var enemy = getFirstAvail();

    ..well actually Enemy(getFirstAvail()) is what i dont understand. How is that you can call getFirstAvail inside Enemy class?

  • March 17th 2011 at 11:04 pm

    var enemy:Enemy defines the data type of the variable. If you don’t specify the type, and have Strict mode on in flex, it’ll throw a warning when you compile. Plus it’s good practise! and allows FlashDevelop to give you context help.

    Enemy(…) is known as a cast. Basically I’m telling the compiler that what comes out of getFirstAvail() should be treated as the Enemy data type.

  • jarkar
    March 18th 2011 at 4:03 pm

    Thanks for answer Rich.

    I was thinking something like that.. syntax was confusing, and i didnt know what to tell the google :) For others who havnt use to that kind of syntax, this does the same thing:

    var enemy:Enemy = getFirstAvail() as Enemy;

  • March 18th 2011 at 4:32 pm

    Although they are similar, it’s the way errors are handled that are different. “getFirstAvail() as Enemy” will evaluate the result of getFirstAvail(), and if the result is of the data type Enemy, it will return it. Otherwise it will return null.

    Enemy(getFirstAvail()) will try to cast the result as an Enemy data type, regardless of what it actually is. Of course that conversion may not always succeed, and if it doesn’t it’ll throw a TypeError which you can handle. Just be careful to check the var before using it (don’t assume it’ll be what you asked it to be!)

  • jarkar
    March 19th 2011 at 5:36 pm

    hmm.. ok. Weird syntax make more sense for me now. I didnt even think it might have something to do with error handling.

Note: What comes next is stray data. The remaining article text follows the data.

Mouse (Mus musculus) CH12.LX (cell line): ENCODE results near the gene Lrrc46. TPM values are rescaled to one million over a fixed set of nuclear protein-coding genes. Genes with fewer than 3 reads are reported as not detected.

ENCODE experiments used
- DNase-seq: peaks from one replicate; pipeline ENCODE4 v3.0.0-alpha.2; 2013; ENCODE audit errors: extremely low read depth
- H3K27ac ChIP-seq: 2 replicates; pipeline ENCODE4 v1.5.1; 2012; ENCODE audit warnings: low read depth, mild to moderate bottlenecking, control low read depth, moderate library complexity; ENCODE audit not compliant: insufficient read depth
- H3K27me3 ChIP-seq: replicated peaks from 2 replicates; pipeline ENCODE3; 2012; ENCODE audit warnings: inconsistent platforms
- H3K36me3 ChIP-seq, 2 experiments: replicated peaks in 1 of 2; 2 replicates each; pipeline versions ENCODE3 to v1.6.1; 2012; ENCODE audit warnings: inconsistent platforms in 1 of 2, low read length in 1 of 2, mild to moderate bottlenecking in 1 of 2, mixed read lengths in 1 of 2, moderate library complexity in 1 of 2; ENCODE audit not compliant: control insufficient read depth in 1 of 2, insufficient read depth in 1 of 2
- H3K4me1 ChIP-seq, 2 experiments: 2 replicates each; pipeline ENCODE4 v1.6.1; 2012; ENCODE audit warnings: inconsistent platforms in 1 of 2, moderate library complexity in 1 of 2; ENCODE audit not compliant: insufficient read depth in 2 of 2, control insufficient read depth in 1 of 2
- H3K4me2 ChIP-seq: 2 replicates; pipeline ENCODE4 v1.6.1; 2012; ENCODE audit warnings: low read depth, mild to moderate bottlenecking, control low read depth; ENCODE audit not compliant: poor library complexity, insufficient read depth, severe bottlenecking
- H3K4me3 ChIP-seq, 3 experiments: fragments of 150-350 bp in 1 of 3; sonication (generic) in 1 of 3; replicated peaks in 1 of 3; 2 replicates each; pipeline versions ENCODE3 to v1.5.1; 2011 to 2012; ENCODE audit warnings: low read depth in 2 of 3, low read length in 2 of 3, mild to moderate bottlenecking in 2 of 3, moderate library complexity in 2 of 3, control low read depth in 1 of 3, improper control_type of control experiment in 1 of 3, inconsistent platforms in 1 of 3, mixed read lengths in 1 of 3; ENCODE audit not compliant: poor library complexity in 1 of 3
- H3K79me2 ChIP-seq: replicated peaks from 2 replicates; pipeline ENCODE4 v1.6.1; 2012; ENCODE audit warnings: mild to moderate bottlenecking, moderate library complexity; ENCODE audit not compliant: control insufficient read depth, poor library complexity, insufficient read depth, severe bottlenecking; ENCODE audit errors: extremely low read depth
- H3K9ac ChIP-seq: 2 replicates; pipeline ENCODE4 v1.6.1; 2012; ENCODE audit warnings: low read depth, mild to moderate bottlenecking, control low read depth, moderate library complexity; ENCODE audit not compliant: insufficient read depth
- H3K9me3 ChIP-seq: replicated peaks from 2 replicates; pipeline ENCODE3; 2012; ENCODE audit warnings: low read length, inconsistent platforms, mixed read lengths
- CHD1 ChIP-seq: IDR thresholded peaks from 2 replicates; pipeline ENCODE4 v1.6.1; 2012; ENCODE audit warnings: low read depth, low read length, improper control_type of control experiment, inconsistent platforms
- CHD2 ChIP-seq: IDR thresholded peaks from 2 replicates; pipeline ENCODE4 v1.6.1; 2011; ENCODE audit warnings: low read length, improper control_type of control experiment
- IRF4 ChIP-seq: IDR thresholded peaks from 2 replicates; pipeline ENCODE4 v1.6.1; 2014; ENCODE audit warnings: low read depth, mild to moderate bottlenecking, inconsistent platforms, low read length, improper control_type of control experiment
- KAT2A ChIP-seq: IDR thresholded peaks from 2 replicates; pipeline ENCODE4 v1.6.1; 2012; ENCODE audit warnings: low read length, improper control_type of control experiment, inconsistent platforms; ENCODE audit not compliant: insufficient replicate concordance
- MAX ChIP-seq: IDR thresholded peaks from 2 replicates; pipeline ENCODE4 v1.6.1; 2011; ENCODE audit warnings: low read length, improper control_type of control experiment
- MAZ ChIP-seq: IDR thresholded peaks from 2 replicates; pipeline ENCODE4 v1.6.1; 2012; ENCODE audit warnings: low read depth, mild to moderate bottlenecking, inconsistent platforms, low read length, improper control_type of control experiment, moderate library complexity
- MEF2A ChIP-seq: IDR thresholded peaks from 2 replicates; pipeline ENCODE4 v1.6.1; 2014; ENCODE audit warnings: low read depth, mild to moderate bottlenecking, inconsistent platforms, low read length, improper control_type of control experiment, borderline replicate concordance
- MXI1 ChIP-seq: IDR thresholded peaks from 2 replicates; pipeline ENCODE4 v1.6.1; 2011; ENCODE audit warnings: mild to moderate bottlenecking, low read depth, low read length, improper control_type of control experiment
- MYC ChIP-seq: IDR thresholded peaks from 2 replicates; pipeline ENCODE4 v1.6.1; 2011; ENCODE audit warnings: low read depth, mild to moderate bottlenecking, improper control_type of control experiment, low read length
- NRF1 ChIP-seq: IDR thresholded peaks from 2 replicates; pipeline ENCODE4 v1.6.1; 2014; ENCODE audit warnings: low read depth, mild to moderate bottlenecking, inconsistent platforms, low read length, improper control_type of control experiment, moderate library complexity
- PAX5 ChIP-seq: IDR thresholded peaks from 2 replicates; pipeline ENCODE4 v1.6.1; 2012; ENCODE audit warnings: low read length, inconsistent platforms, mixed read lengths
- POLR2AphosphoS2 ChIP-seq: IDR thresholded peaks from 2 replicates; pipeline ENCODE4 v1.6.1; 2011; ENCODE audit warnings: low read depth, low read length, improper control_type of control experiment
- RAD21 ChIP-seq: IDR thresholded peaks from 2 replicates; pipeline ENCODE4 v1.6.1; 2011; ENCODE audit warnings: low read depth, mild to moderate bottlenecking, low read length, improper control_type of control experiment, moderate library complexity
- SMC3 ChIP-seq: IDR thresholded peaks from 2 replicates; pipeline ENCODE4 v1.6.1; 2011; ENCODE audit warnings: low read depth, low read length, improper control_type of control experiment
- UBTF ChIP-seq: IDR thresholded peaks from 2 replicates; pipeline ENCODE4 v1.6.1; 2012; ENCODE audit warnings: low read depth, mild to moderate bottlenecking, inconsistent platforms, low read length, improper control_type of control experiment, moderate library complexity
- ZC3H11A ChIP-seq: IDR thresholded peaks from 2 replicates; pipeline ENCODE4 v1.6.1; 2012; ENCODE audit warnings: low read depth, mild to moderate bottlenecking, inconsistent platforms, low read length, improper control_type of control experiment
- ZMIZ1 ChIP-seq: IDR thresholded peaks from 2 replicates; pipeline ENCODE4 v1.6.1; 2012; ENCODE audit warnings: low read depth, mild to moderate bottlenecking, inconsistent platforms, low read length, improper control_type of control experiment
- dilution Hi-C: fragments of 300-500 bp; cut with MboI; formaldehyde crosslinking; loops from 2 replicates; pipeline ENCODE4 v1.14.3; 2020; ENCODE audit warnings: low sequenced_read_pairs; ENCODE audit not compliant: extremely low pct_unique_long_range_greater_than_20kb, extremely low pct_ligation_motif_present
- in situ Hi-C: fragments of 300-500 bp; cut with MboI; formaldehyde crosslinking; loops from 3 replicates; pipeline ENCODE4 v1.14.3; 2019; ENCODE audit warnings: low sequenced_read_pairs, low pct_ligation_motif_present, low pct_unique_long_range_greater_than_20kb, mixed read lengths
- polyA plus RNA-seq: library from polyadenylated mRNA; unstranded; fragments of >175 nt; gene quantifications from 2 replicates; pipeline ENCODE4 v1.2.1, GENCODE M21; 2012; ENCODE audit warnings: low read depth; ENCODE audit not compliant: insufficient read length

• Kevin Trepanier
    April 18th 2011 at 7:31 pm

    What if you have different kinds of enemies? Would you create an individual “EnemyManager” class extending FlxGroup for each kind of enemy or would there be a way to have all the enemies handled by the same class?

  • April 18th 2011 at 8:04 pm

    I would extend the EnemyManager so handle the different types of enemies. So I’d ask it to spawn say a “robot” or spawn an “invader” or a “mothership”, etc. If there were literally stacks of different enemy types then I’d find a way to classify them to stop this class getting overwhelming. For example maybe some are land-based vs. air-based, maybe they are level based. There’s usually a way to keep things sane :)

  • Kevin Trepanier
    April 20th 2011 at 6:56 pm

    I don’t quite get it.. Is it possible to add different kind of enemies inside a same FlxGroup and get the desired one out of it or should I have a unique FlxGroup for each enemy kind?

  • Kevin Trepanier
    April 20th 2011 at 7:16 pm

    Ah! Forget it, I found a useful answer on the Flixel forum (an answer by you actually. :))

    I’m still curious about how you would extend the EnemyManager class to handle different enemies though… My OOP skills are quite lacking.

  • April 20th 2011 at 9:23 pm

    Ok.. for the next instalment in this series I will cover spawning different types of baddies from the same FlxGroup :)

  • test84
    October 16th 2011 at 1:29 am

    Two questions:
    1- In pixels.getFirstAvail() code, where the returned pixel gets its exists to false?
    2- getFirstAvail seems depricated, so closest thing I could find to it is getFirstAvailable but it never works because none of enclosed items’ exist is set to false.